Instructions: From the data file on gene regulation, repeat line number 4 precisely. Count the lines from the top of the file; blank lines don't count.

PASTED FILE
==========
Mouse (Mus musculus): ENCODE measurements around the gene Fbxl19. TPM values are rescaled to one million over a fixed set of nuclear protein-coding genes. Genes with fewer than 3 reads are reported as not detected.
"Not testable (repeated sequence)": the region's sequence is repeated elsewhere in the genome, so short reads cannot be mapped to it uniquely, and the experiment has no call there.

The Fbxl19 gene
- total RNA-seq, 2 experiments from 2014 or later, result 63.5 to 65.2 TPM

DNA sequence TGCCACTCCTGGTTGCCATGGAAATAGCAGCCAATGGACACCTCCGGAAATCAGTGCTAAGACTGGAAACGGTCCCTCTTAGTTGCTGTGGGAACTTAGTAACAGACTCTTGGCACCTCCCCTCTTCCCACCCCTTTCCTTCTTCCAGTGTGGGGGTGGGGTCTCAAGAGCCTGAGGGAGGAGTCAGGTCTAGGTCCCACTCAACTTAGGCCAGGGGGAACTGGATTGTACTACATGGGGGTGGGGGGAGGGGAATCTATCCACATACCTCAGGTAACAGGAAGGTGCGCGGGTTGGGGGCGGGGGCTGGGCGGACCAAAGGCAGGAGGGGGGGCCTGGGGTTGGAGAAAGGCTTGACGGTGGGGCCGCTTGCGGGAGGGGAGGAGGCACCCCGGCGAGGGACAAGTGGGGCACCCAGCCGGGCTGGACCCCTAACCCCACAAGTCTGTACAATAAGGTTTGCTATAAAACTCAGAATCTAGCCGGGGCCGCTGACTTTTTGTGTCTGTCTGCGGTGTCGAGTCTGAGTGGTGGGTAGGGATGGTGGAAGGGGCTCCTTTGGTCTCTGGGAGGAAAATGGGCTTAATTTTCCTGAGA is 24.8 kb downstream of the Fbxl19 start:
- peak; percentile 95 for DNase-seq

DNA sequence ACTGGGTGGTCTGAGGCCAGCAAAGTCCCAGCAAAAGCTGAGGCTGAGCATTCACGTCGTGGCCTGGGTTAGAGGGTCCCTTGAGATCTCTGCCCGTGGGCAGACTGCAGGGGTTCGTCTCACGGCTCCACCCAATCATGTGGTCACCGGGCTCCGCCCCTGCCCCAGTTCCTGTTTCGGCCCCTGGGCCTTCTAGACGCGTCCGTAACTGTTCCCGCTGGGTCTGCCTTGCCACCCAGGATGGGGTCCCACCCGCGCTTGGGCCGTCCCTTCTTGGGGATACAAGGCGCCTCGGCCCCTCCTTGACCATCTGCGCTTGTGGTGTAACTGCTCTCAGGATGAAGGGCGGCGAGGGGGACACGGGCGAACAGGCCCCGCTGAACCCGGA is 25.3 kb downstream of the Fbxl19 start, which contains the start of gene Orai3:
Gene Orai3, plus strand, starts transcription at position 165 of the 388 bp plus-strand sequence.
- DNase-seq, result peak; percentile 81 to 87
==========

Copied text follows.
- total RNA-seq, 2 experiments from 2014 or later, result 63.5 to 65.2 TPM